I should clarify that I don't mind you not replying to my comments specifically. I am sure you have plenty of far more important things to do in your life than making sure you always reply to my crazy ramblings. (I guess this specific comment is the sole exception as I would appreciate a confirmation that you have actually seen it). Specifically the comments on the 'conspiracy' series you wrote were just a very stark contrast to how you usually interact with the comments and I hope that this is just me reading too much into something that isn't there.
You are spot on with this article and I enjoy all of your writings. Thanks again Ed. Keep it up for all of us free people. It’s very insightful and encouraging.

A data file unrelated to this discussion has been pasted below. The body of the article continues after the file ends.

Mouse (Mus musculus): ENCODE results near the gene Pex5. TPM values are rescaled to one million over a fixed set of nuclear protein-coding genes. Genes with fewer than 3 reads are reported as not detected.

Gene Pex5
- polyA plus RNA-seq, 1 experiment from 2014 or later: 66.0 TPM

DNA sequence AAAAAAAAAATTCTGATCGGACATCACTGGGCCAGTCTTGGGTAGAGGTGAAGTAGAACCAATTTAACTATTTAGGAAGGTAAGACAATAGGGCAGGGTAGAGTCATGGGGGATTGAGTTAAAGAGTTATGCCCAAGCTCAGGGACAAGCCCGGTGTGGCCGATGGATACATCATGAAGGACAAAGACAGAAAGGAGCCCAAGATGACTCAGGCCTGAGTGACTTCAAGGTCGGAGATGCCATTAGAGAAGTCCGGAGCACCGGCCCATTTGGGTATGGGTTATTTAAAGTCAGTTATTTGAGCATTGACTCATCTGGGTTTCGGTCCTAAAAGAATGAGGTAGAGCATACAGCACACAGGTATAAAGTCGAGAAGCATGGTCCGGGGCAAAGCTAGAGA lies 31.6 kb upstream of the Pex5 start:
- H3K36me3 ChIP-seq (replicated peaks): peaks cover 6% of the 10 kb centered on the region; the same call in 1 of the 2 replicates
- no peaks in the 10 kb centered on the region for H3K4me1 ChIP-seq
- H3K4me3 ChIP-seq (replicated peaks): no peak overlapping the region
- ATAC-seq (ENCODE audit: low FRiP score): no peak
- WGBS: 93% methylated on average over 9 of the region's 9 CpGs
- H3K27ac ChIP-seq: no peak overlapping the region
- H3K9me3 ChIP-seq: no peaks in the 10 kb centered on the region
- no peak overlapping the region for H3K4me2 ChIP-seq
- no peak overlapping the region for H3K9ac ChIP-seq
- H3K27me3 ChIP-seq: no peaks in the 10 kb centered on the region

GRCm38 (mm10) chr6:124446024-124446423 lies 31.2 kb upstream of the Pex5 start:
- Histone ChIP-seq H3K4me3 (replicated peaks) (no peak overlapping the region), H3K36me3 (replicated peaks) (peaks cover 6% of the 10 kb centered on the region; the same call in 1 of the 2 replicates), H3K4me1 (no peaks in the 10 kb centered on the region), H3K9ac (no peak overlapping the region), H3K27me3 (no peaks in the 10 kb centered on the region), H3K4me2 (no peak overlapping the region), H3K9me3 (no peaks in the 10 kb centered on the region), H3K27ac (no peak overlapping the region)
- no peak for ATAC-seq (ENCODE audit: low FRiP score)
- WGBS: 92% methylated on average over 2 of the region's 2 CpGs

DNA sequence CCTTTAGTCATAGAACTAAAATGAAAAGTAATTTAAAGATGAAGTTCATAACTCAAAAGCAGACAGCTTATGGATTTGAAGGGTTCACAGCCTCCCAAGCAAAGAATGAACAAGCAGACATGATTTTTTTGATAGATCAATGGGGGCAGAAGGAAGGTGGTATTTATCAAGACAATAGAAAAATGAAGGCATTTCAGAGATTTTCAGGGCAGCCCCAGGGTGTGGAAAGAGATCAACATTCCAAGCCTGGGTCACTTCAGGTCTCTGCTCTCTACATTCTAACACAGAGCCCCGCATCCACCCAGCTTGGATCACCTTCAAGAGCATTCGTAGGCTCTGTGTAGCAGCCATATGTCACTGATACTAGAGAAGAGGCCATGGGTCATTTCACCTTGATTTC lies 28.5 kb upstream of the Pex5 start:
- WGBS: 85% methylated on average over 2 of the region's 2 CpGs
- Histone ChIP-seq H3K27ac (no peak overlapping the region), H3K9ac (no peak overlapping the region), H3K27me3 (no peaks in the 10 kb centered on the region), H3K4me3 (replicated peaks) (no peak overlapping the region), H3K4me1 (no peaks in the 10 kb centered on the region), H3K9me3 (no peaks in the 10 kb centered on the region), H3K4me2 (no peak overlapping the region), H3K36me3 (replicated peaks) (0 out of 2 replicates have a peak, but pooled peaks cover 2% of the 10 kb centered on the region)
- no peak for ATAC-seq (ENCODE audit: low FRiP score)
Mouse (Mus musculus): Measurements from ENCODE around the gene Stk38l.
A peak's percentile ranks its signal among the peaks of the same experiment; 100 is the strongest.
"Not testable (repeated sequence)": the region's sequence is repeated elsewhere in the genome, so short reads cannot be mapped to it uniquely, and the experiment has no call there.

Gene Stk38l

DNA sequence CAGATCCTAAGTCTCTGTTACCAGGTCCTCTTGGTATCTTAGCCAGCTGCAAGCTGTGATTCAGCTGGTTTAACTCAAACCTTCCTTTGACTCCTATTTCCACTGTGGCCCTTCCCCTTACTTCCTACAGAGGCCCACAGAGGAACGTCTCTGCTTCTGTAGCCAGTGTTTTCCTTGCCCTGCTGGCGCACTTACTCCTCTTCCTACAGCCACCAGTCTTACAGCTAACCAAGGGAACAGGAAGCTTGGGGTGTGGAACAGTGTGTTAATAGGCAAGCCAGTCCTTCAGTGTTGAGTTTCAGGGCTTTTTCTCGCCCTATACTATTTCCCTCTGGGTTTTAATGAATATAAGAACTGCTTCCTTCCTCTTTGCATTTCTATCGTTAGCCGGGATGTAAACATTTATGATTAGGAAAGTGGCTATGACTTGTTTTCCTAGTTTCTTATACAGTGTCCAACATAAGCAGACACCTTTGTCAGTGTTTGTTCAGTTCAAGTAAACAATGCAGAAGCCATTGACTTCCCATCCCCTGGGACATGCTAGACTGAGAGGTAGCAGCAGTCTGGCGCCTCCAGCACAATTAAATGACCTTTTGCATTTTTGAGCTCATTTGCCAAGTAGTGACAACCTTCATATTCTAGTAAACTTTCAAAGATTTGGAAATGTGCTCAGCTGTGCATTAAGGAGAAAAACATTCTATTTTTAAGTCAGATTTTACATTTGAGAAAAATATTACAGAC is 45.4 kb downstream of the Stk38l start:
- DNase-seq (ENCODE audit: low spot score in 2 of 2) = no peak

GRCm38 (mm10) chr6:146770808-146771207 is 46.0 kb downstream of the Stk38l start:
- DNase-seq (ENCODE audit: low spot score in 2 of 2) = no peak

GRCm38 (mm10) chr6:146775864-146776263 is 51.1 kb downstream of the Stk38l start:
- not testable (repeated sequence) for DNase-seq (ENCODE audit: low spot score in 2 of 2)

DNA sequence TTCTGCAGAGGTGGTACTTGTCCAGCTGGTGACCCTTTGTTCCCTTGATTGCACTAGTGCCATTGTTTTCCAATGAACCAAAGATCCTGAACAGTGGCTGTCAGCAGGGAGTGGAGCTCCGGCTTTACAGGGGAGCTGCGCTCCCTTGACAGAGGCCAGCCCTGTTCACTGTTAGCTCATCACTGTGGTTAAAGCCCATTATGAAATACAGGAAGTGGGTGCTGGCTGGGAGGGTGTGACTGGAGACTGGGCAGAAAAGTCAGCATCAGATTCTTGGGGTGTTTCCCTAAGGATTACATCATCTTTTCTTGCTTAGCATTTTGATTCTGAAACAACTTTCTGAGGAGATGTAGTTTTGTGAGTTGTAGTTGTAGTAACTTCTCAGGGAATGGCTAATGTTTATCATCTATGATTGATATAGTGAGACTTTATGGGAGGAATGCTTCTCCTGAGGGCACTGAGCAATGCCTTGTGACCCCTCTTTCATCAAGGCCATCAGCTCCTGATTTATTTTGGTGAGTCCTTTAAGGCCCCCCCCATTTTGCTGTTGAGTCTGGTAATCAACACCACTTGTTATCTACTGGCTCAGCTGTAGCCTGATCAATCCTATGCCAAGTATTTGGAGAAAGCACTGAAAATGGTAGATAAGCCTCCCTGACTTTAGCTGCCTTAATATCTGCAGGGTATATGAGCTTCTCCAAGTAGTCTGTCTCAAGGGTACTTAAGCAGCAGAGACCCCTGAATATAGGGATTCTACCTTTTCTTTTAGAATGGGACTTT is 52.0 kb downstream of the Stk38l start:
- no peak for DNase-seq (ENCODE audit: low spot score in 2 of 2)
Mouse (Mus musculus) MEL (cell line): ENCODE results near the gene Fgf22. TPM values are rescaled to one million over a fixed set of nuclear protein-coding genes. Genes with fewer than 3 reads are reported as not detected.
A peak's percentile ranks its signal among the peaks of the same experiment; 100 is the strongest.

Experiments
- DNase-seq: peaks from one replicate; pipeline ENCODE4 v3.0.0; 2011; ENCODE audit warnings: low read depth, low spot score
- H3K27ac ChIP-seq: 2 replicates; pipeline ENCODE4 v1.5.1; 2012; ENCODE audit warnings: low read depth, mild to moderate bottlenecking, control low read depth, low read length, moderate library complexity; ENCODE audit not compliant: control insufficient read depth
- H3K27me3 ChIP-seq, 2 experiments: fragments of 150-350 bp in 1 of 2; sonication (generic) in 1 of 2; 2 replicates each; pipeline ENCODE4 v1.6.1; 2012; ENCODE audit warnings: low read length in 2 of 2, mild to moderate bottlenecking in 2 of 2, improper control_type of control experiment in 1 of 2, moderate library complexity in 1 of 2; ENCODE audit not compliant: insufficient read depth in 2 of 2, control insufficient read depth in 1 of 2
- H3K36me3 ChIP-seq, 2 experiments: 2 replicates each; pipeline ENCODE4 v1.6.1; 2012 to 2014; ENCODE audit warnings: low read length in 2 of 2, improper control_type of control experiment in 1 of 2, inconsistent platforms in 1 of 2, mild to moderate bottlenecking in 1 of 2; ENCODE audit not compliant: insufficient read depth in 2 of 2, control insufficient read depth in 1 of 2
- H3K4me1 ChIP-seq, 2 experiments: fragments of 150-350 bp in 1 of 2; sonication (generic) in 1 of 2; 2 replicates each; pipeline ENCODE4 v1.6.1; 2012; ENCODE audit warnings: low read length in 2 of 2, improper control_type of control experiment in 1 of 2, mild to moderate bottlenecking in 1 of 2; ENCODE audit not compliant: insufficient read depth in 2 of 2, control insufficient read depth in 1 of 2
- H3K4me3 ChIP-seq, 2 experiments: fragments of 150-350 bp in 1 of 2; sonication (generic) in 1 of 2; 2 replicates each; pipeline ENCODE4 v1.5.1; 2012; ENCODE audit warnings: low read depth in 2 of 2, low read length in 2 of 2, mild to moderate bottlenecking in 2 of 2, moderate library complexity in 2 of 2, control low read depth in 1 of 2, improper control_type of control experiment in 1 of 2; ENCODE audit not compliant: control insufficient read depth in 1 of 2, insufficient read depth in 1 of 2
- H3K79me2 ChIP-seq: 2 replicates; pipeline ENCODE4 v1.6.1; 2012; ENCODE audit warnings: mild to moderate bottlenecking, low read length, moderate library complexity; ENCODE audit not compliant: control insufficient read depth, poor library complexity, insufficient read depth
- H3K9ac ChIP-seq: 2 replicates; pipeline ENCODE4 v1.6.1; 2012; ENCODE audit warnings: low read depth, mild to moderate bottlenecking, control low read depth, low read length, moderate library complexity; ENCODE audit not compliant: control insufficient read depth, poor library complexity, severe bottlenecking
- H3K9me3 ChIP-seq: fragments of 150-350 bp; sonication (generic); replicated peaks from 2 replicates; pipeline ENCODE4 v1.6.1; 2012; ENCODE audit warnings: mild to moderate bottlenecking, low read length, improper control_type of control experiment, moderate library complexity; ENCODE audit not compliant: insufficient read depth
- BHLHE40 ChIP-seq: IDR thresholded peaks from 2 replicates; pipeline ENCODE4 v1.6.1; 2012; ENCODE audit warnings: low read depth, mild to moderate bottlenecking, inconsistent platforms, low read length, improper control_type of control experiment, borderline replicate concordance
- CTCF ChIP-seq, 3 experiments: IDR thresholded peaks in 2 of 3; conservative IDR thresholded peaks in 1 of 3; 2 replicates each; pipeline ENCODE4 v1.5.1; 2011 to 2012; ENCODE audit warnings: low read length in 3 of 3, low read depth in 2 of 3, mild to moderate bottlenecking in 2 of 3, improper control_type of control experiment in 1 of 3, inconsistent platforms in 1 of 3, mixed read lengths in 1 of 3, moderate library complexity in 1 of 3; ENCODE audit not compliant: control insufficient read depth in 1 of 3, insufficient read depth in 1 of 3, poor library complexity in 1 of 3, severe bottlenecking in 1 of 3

Hello Ed, thanks for sharing your understanding of currency. I do like that our deposit is insured by FDIC up to $100,000 which meets my threshold of risk. Ed, the fees and charges are disturbing to me, to avoid these I adopted a method for my family of elimination of the use of checks. To eliminate fees for the masses, keeping more of the money they have earned, could be accomplished using a central bank for all people that is owned by the people, where your deposit is made and disbursement are taken out for public utility, insurance, and investment is done on a regular monthly timeline, helping to free people from capitalist profit motivated industry. Like a credit union is geared towards the members instead of shareholders. Can you address this concept on a deeper less syndicated us versus them scenario. Putting the people first regardless of what corporate demand is about. Please come from a technology standpoint of efficacy and monetary policy that is suitable for our form of government. Where the people tell the government the way it's going to be run and managed. Thanks Ed